My knees were so often marked by scabs that they still look naked without them, and when I see someone with a skinned knee, I feel a warm fellow-feeling, hearty and a little envious. I like the sheer page-white of the first instant. Then the measles of blood that decorate the white, then the slow, rich flow of blood down my leg, a warm thick worm. It's comforting, almost like lotion. After the blood stops, I like the thick slippery translucent skin of pink stuff, sticky as fresh Jell-o, coming up in stuck-to-finger-tip peaks when you touch it. This goes stiff, like a bit of cardboard stuck to the skin, then even stiffer. It is as if I weirdly grew a shard of crockery! I like the feeling of the scab stretching when I bend my knees, and bunching when I straighten them. Repeated, this action wears creases in the scab, which eventually cracks. Then blood and pain again.

Watching films of volcanoes in school, I recognized myself: the black crust cracked, the hot-orange lava welled up, darkening, and hardened into new crust. I was planetary!

I haven't mentioned the sweet, rich smell of the open cut. (I'd sit hugging my legs, and bow my head to smell my knees with a private smile.) Or how the scab would soften in the bath, like an old newspaper in the rain. Or discussed prying at the sides of the scab, which were raised like a dinner plate's, only to find it was still stuck on by a dot of raw meat in the middle.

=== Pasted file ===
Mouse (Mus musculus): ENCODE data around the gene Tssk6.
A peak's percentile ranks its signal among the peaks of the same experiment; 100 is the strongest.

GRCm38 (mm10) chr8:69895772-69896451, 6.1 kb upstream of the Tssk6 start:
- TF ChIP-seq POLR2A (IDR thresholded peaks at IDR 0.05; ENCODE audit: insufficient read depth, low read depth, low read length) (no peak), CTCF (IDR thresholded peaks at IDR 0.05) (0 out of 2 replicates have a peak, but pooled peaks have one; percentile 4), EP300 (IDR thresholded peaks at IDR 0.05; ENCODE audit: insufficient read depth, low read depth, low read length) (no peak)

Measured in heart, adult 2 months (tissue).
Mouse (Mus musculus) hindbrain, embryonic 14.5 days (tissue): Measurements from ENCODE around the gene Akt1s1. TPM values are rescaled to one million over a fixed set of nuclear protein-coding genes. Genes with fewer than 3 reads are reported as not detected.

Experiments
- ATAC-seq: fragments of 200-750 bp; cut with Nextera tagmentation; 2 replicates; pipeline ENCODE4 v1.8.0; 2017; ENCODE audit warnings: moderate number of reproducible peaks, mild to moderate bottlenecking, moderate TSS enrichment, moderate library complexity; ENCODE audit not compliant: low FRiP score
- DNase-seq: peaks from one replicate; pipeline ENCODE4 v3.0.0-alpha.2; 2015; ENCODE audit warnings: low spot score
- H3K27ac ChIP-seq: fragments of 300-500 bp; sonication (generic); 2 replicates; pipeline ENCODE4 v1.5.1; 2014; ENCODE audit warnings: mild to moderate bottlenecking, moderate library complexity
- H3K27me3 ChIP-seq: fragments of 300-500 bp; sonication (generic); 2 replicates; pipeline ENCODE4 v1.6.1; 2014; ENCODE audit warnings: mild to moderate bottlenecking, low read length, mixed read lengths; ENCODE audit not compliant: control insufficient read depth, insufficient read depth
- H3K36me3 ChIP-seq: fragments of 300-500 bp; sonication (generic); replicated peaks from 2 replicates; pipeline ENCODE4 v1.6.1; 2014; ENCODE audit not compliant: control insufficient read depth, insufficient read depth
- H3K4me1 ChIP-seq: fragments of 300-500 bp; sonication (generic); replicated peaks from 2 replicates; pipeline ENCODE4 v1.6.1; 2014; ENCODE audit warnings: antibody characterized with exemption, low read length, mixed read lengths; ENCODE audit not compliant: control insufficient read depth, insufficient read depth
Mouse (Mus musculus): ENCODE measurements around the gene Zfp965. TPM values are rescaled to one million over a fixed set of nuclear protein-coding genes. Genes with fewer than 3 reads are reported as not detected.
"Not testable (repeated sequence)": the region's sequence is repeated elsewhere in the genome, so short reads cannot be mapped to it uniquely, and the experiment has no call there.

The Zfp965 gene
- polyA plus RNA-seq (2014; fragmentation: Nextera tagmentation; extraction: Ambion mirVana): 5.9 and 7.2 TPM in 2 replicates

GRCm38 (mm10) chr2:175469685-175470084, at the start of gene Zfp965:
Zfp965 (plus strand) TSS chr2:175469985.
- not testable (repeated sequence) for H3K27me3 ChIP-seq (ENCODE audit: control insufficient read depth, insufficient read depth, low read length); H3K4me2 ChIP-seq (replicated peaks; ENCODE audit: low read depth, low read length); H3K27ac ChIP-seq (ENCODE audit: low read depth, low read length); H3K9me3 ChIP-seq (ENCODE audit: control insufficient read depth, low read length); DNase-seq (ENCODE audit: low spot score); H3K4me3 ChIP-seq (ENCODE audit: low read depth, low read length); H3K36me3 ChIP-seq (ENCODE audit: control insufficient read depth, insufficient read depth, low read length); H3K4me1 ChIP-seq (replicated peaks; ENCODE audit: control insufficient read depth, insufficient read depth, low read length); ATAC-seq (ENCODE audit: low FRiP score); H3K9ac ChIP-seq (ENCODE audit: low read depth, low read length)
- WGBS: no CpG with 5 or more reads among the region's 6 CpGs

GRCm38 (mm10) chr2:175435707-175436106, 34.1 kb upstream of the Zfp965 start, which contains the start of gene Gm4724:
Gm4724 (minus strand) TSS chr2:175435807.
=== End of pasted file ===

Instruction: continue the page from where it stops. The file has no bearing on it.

Hairs grow up through the scab, like blades of grass through the old doormat we left to rot in our hideout. The hairs sew the scab to the skin underneath. The scab breaks up but hangs on. You scratch it off in bits. Underneath the new skin is hard and white.

When I was five I ran whooping down the steep slope from the yard to the road in Falls Church, Virginia, accompanied by skipping, rolling, half-airborne pebbles and crumbs of dirt, and the moving surface got whisked out from under my by some trick and I found myself sliding on both knees down the slope, until I tumbled over the curb into the road. There was no one to see what a terrible thing had just happened to me, so I didn't cry, just got up, shocked and lonesome under the happy Crayola sky. I toiled, suddenly small, up the long, long driveway. I realized something about time: that the moment was lost forever when I could have righted myself and skidded down in triumph. The present stretched out gravelly and mundane as a driveway and for the whole length of it I was bleeding and a blunderer. At some point I would reach the house and my mother would comfort me for my bleeding knees, but I already no longer needed comfort. That would also come too late.